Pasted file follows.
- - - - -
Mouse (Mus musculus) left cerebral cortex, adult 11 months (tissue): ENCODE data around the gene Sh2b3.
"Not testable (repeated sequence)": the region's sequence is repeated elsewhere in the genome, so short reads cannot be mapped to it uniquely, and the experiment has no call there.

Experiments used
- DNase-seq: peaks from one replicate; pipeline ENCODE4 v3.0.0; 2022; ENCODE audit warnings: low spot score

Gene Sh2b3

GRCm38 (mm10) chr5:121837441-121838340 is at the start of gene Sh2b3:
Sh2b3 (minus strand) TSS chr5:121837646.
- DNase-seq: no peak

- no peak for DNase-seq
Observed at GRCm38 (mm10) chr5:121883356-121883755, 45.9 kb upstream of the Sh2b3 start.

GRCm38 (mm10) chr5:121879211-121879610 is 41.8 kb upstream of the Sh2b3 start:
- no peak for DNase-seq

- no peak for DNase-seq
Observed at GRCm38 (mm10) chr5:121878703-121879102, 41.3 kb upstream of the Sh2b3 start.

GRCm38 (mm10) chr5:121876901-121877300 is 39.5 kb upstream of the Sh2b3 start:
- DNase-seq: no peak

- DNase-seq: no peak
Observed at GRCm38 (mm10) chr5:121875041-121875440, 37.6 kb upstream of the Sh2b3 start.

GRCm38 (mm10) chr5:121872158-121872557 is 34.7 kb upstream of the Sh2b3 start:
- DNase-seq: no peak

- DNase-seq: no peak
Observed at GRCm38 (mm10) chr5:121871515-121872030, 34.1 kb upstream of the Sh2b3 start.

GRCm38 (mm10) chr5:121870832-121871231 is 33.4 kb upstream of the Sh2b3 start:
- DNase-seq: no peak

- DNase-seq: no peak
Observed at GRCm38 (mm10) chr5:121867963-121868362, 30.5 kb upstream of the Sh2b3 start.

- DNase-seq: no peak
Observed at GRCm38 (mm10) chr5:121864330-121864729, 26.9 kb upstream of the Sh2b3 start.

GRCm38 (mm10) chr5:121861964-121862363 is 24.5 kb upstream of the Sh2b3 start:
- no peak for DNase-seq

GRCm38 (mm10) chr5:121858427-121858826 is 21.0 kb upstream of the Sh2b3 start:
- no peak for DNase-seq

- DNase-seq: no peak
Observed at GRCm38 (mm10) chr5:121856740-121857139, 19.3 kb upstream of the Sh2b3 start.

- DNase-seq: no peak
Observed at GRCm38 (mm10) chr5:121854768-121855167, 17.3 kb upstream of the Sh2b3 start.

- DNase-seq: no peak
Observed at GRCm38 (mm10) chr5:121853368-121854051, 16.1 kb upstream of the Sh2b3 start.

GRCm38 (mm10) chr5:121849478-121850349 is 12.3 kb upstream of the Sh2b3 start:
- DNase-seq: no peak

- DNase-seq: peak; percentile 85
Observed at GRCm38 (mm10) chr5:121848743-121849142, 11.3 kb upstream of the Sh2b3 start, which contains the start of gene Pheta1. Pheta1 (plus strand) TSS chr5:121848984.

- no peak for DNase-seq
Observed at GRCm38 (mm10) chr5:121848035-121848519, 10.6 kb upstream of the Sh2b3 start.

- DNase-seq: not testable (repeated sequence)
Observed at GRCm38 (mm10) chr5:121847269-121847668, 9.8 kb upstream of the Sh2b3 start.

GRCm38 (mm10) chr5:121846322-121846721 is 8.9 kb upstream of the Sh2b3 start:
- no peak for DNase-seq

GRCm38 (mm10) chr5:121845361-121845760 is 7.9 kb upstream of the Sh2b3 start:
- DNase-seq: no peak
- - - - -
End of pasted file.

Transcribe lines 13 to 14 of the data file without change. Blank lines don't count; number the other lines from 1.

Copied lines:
- no peak for DNase-seq
Observed at GRCm38 (mm10) chr5:121878703-121879102, 41.3 kb upstream of the Sh2b3 start.